Since the precision of the smartphone control systems is not evaluable as it has previously done with the EEG and the voice controls, in order to evaluate them, some tests have been done with the purpose of obtaining feedback from the users regarding the accuracy and ease of use of these control systems. Tests were carried out on all the different control systems presented in Section 3 using the prototype wheelchair. Additionally, the use of the control interfaces based on the smartphone was also evaluated for its use by accompanying persons, not by users of the wheelchair. Five users carried out these tests, testing the control systems both indoors and outdoors following the same route. Finally, users assessed the accuracy and ease of use of the control systems using a numerical rating from 0 to 10. Results are presented in Table 6. Some conclusions were extracted from these evaluations and the users feedback: As it can be seen in the results, the two most accurate control methods are those based in the accelerometer and the touchscreen of the mobile phone. Users were very satisfied with the performance and ease of use of both control systems and all of them stood out the control based on the accelerometer for being more intuitive, which made this method of control the most comfortable to use while walking by the wheelchair. Regarding the control based on voice commands, users highlighted its ease of use, although they pointed out that they found it difficult to make precise turns due to the time required to speak the command to be made. Considering the EEG control system, it was the one which turned out to be the least easy to use. The main reason is that this system requires a more important process of adaptation and training by the user. Regarding the accuracy of this system as a control method, it proved to be the least efficient since it requires of a greater degree of concentration on the part of the user; it turned out to be an efficient indoor system but its use is more complicated in external environments, where plenty of external stimulus can affect in the user’s concentration.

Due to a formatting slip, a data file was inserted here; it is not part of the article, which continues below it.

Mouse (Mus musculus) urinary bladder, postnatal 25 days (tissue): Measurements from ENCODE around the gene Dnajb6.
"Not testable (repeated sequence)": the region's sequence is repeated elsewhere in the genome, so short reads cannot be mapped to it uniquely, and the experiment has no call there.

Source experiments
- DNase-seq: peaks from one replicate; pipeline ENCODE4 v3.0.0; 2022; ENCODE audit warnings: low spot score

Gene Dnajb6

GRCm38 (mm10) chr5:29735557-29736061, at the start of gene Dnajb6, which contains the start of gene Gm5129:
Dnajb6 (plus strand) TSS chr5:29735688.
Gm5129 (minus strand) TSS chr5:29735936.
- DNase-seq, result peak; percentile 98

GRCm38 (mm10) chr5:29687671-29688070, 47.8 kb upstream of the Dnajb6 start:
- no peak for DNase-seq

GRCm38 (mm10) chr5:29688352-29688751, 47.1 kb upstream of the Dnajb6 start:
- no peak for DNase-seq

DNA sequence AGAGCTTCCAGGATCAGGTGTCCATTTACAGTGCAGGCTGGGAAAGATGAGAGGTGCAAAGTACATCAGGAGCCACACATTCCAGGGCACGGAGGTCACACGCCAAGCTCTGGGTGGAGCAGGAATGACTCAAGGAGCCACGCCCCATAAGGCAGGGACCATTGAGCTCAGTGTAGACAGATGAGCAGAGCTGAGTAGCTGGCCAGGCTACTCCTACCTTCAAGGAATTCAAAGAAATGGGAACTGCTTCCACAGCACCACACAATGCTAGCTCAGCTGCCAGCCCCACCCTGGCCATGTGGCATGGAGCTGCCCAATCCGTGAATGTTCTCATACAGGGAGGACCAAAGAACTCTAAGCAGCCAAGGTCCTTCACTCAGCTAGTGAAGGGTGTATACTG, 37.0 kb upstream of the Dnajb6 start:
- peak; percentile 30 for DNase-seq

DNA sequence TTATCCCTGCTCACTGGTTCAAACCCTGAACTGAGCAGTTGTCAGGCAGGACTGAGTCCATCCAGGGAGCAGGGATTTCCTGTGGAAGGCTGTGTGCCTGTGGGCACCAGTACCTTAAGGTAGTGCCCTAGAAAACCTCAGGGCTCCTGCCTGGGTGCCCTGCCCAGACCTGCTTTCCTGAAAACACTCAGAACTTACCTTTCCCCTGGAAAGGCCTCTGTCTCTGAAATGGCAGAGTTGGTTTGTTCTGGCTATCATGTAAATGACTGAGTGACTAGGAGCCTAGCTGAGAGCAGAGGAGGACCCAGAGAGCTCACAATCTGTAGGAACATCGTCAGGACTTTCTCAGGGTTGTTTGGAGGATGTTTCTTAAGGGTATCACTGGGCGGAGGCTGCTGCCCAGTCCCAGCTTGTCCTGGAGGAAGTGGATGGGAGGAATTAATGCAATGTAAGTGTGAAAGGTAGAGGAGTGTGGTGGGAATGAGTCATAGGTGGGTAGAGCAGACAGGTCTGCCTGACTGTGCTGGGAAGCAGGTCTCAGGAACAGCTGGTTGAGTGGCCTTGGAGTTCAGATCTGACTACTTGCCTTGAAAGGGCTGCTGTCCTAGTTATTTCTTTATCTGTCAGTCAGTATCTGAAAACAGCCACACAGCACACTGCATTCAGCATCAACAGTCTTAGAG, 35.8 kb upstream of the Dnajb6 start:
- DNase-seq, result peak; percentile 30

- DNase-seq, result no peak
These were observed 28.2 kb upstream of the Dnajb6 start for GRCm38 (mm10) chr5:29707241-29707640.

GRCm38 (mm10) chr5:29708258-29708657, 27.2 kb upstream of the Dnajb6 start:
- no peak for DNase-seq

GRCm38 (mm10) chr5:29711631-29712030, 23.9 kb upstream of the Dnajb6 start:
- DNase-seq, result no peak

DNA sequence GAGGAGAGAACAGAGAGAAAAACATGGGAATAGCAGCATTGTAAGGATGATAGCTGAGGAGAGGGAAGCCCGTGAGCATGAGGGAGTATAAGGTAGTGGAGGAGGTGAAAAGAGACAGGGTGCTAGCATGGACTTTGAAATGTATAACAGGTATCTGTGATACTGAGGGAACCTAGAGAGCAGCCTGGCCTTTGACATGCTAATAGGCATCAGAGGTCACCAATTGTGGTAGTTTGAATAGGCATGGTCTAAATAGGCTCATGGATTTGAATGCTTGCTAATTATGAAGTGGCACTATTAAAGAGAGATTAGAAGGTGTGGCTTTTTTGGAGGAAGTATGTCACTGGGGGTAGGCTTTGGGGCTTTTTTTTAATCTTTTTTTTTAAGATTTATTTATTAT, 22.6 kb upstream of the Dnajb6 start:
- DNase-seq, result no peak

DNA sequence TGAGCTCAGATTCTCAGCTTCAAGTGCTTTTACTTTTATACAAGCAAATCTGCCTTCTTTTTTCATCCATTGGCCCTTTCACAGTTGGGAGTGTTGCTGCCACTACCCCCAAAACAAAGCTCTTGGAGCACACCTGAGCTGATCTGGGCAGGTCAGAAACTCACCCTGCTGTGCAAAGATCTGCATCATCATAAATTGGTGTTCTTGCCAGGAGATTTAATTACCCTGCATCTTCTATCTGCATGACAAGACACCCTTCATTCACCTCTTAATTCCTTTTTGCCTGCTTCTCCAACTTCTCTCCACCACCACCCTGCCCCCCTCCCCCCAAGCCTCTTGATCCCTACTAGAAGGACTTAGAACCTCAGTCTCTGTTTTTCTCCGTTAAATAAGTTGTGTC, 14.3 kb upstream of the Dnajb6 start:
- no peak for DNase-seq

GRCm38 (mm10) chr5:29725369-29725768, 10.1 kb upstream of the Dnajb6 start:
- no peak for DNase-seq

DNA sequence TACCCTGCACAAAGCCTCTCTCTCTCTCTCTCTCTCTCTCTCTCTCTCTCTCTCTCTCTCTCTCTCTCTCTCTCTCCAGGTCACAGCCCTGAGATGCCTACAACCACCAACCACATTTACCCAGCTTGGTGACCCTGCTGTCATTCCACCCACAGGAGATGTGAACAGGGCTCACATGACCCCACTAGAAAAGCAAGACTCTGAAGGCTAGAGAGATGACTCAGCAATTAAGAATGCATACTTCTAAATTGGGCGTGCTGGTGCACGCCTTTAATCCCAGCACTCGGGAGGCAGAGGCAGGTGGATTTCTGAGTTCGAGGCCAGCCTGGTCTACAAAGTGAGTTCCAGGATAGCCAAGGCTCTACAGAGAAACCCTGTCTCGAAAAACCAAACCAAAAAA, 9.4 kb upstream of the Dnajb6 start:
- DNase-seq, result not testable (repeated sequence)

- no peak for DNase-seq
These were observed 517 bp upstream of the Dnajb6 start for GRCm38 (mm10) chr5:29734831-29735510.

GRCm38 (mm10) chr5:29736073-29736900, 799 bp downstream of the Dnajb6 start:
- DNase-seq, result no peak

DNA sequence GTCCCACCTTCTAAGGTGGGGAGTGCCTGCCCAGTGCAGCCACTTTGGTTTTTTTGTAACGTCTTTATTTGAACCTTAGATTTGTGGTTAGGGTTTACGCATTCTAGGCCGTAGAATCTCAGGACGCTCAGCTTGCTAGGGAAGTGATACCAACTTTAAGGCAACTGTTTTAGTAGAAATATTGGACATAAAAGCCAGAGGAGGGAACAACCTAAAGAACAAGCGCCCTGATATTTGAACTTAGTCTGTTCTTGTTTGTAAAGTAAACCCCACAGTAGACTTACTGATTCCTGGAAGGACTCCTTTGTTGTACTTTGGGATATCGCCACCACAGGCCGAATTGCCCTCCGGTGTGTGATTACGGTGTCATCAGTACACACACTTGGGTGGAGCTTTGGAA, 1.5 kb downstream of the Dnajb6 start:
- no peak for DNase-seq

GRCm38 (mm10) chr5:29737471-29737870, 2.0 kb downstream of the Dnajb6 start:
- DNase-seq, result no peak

5. Conclusions

The main conclusions obtained after the successful attainment of the objectives of this work are described below.
In this work, a platform based on virtual organizations of agents has been designed and developed to control an electric wheelchair from different external devices. The use of an open source MAS as PANGEA, has allowed to benefit from the advantages of this paradigm for the analysis, design and implementation of complex systems where the data sources and data processing are distributed. PANGEA provides all the required infrastructure to easily design and deploy the MAS, gathering and processing data and communicating with the users. It also enhances the possibility of designing different data access forms which allow a non-centralized information processing, enhancing the scalability faculties of the system. The use of a MAS architecture based on PANGEA, has allowed to develop the case study allowing the interconnection of agents developed in different programming languages: Java for the smartphone application, C # for the tablet application and C in the wheelchair controller. PANGEA is characterized for being an architecture that allows the connection of different devices in a simple and fast way, providing the researchers with visual tools that allow to implement case studies expeditiously. The use of this MAS has allowed the balancing and distribution of tasks dynamically in different virtual organizations interacting with each other through FIPA-ACL. The communication protocol used for the interconnection between the different devices is based on the IRC protocol (Internet Relay Chat Protocol-RFC1459), which allows a higher efficiency regarding battery consumption, since it is a lighter and more flexible protocol compared to a SOAP architecture.